9 Ageing Submarines and a Billion Dollar Carrier.
This is the name of my forthcoming bestseller. :))

Yusuf
27 Oct 08,, 12:13
Reports usually castigate. Nothing new about such reports. There is a thread running about the USAF not being up to scratch? India could do with a quarter of the USAF and become the most powerful AF in the region.

kuku
27 Oct 08,, 21:56
whats the word, exactly, i suppose.

That is what it seems to me, from what i read.

No way a plan made in 1985 is even applicable now, after all these years, the world is a amazingly different place. (China has one of the worlds biggest ship building industry, its still fighting with technology though, with most of the subs, irrelevant to the IN scenarios), no more Soviet navy, USA an good ally, etc. etc.

As far as Air cover goes, well the AF of Pakistan being the main force fro delivering the nuclear payload, it must be upgraded to perfection, at any cost. The army needs mordern weapons (artillary and tanks etc.), but nothing seems to be going forward. well might as well do it as long as we have the moeny

payeng
29 Oct 08,, 10:00
Save money, invest on Indigenous capabilities and meanwhile maintain an edge over other navies in the region, well it does not seems that bad. A full fledge navy with no home grown technology will do no good other then making others rich with the money of our tax payers.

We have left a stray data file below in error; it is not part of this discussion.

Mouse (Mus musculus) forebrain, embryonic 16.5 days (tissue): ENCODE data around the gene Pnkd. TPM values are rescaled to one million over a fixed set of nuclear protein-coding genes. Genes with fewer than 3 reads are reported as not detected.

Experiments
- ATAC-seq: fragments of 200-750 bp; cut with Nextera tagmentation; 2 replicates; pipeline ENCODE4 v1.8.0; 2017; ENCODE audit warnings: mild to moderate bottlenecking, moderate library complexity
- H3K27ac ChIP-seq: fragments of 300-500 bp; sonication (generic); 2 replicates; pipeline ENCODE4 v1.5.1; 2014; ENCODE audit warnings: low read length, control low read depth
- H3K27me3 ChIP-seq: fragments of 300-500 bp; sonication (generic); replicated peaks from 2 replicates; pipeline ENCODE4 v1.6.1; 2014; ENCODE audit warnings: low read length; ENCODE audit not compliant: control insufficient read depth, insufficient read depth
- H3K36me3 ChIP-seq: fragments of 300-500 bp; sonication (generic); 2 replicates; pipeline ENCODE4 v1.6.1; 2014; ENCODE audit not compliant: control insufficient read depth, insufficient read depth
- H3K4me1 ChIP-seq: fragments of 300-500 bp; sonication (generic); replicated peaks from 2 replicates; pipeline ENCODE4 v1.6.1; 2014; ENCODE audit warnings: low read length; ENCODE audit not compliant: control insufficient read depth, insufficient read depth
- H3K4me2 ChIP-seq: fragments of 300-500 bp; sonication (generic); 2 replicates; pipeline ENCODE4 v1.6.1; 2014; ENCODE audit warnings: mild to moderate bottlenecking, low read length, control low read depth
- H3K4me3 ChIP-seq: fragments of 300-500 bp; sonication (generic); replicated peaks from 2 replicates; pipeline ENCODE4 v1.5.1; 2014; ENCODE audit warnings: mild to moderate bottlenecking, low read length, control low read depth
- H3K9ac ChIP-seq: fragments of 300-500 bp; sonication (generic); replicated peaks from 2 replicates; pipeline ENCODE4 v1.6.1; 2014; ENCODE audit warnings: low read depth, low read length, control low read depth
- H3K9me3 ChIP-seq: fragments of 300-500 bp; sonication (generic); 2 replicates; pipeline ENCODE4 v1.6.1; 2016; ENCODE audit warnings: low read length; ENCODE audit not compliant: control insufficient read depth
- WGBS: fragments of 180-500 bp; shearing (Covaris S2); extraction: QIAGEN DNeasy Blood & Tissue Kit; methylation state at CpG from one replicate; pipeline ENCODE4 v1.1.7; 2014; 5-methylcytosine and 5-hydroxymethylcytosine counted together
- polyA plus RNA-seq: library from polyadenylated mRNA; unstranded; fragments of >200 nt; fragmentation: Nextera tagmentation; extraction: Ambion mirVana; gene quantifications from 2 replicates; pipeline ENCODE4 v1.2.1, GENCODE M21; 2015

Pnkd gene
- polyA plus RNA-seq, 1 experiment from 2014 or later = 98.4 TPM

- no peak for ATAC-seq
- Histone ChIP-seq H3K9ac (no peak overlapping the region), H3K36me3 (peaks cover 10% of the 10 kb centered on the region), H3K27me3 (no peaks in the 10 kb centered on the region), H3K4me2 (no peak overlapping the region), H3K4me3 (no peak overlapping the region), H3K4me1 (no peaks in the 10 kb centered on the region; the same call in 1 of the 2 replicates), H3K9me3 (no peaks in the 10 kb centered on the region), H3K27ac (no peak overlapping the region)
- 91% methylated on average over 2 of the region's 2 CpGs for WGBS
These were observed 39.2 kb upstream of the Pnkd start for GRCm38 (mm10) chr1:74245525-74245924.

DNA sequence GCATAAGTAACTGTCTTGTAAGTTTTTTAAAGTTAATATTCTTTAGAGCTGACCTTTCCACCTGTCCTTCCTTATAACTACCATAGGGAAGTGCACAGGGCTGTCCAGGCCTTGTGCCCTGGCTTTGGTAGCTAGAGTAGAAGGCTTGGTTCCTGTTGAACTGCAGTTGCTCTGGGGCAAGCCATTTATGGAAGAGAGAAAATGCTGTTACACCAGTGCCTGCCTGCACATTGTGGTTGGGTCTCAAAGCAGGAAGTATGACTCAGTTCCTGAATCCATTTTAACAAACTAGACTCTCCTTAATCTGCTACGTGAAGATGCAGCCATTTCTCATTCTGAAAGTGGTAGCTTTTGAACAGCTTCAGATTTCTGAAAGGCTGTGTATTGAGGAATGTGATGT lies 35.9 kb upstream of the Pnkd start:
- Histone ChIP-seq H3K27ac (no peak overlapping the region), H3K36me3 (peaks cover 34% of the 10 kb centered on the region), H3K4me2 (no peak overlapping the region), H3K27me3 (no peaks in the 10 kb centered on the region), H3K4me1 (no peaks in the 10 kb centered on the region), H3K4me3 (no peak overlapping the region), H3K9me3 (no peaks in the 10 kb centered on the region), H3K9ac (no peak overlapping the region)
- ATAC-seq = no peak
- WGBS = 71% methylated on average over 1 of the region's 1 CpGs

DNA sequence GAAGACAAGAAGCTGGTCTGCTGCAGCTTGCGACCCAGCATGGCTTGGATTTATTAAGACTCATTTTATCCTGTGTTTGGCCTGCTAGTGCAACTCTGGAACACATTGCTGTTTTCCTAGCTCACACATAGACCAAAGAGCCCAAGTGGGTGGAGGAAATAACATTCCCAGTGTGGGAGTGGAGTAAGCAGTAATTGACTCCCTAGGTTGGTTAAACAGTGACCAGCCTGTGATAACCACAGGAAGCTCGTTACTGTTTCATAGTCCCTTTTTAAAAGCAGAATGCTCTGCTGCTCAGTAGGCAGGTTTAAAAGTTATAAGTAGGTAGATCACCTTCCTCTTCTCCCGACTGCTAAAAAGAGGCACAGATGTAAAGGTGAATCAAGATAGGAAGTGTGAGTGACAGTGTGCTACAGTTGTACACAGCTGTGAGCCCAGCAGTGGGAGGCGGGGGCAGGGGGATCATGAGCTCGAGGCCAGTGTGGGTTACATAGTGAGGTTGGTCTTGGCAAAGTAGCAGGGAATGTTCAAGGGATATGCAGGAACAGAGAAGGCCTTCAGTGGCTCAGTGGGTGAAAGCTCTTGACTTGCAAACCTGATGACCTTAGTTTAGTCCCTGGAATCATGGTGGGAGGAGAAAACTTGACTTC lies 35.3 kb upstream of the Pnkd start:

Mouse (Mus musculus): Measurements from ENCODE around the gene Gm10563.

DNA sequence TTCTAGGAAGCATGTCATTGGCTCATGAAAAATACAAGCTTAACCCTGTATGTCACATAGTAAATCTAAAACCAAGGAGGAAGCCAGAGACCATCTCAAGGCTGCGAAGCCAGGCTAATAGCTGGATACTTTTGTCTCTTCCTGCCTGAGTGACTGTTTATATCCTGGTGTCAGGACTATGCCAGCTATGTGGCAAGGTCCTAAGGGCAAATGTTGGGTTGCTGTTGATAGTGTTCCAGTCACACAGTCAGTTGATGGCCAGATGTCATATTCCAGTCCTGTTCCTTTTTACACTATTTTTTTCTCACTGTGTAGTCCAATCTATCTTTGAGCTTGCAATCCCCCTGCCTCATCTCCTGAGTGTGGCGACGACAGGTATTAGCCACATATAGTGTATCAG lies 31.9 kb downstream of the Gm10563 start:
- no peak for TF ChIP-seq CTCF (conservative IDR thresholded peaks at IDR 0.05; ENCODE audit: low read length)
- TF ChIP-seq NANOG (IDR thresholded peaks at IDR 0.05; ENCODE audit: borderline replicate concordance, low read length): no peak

bengalraider
29 Oct 08,, 10:09
the silver lining is that many of the indigenous programs seem to be getting close to production or have entered production( aakash,LCA,ADS,ATV,PAD).with a little more help india could get over any irregularities the CAG has exposed tilll now.:biggrin:

chankya
30 Oct 08,, 01:45
The army needs mordern weapons (artillary and tanks etc.), but nothing seems to be going forward.

Donno why people always leave out the Infantry. Supposedly new helmets were to come out in '06. I still haven't heard anything about it since. How about better and adequate supply of body armour, less bulky commn eqpt. The list goes on. I wonder if the CAG audits such things too and we just don't hear about it.

kuku
30 Oct 08,, 03:11
Donno why people always leave out the Infantry. Supposedly new helmets were to come out in '06. I still haven't heard anything about it since. How about better and adequate supply of body armour, less bulky commn eqpt. The list goes on. I wonder if the CAG audits such things too and we just don't hear about it.

CAG has reported every thing from irrigation dept. and most reports are open source, we can ask for them.

Big ticket items draw more attention, helmets, bulletproof vests etc. will be incredibly difficult to read about in news media.
For example the helmet issue, i think i read something in 04-05, and that was that.
So its near impossible to comment on the status of the whole thing, who knows they might already be drawing up a contract to procure some, or they might have dropped the idea.

Any military people willing to comment on the status of these issues?

bengalraider
30 Oct 08,, 04:46
the funny part of the above is that india is fully able to manufacture bullet-proof vests and ballistic helmets by itself , we even have world-class private companies manufacturing the same , why we do not order is anyone's guess i am posting the links to two of the leading indian manufacturers websites for future reference.:biggrin:

http://www.indianarmour.com/profile.html

http://www.anjani.com/armoring/index.html